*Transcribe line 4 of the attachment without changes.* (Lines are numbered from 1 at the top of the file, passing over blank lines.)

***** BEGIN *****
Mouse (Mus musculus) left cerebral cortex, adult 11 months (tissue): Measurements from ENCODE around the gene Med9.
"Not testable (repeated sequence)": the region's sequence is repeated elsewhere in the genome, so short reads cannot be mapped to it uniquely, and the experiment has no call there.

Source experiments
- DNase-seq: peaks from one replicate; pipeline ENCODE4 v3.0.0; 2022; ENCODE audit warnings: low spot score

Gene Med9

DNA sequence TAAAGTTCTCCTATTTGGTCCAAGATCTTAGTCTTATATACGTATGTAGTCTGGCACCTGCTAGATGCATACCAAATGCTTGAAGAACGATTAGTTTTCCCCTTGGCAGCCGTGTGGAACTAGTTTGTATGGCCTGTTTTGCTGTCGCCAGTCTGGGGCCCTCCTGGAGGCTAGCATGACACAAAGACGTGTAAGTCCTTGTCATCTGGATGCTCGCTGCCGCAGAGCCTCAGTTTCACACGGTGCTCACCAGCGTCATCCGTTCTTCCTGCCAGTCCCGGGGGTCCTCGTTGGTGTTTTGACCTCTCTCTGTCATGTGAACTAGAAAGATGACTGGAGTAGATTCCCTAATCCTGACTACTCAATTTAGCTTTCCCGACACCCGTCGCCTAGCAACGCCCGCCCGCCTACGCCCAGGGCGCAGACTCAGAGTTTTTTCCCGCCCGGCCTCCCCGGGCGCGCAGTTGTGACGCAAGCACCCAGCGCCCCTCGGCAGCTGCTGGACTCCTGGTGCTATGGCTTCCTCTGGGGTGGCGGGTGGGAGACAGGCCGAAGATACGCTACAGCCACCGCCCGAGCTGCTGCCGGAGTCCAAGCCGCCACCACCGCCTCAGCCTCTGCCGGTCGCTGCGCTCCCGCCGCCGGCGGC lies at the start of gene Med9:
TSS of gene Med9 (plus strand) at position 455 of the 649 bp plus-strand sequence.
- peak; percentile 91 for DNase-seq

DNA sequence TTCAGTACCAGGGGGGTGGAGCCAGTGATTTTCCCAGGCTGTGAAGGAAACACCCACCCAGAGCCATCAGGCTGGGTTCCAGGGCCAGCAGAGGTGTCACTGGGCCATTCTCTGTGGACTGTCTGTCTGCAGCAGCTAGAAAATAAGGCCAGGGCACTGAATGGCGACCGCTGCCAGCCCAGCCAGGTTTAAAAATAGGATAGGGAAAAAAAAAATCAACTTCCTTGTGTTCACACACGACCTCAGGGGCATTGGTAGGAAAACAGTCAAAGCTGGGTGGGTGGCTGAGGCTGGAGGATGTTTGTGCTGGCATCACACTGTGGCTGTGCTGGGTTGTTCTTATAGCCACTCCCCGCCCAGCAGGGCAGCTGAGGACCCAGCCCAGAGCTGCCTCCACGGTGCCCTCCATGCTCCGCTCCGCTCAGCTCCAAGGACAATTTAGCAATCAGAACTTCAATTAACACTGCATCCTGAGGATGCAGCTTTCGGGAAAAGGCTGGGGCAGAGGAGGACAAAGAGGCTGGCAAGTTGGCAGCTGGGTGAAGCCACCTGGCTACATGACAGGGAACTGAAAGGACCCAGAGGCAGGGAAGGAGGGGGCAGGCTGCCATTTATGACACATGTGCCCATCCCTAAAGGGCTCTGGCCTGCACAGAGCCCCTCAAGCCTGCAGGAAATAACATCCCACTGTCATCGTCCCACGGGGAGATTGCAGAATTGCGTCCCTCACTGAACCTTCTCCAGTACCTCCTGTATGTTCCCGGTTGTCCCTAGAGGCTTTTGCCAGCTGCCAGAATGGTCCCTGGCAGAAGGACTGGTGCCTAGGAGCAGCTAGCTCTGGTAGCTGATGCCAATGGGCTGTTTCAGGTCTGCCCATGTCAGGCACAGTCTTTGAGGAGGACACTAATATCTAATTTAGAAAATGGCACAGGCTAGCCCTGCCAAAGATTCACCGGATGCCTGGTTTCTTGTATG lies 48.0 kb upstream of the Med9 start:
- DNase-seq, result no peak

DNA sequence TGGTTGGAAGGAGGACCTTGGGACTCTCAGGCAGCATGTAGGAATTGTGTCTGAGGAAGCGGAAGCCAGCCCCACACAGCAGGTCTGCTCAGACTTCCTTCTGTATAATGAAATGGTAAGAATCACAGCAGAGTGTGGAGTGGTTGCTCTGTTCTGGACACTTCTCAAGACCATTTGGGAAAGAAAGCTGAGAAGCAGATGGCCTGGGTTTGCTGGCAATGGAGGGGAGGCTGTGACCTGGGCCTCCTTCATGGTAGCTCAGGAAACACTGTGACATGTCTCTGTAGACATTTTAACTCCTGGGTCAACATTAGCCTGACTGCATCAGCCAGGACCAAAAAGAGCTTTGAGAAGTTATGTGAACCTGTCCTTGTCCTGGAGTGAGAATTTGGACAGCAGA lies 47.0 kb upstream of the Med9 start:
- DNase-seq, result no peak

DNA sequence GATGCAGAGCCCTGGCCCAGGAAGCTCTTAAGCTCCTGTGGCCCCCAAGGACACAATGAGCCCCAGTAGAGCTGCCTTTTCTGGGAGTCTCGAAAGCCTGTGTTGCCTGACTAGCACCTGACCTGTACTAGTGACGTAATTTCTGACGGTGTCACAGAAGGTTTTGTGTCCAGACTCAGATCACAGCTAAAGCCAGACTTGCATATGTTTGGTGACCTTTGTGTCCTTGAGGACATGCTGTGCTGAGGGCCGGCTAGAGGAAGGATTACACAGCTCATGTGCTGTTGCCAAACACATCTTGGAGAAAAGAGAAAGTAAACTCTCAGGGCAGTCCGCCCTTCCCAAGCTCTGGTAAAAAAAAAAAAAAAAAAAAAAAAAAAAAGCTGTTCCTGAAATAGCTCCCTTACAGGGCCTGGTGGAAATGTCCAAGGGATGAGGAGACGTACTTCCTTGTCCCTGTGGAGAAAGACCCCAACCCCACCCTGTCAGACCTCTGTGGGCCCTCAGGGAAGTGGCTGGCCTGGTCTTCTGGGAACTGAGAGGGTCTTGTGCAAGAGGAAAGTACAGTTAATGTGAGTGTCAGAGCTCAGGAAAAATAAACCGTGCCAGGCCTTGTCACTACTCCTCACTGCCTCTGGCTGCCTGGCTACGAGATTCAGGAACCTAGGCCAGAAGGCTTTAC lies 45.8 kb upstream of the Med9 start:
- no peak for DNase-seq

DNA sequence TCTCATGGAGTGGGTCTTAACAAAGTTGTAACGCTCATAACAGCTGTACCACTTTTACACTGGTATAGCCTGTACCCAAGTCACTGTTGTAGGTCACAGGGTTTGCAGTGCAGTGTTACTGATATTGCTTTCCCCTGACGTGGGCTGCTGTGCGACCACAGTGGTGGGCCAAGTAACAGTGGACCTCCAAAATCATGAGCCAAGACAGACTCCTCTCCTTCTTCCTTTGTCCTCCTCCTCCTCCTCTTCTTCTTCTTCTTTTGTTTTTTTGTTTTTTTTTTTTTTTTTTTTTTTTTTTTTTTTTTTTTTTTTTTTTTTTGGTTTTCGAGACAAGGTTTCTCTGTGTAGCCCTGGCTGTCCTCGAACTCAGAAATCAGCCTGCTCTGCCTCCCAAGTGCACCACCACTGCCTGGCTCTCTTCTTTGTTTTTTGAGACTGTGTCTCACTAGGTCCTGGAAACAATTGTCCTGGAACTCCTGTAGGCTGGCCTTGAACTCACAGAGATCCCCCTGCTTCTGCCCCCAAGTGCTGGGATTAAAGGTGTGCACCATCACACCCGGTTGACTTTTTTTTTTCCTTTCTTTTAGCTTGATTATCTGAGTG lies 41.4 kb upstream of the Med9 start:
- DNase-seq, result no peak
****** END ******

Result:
- DNase-seq: peaks from one replicate; pipeline ENCODE4 v3.0.0; 2022; ENCODE audit warnings: low spot score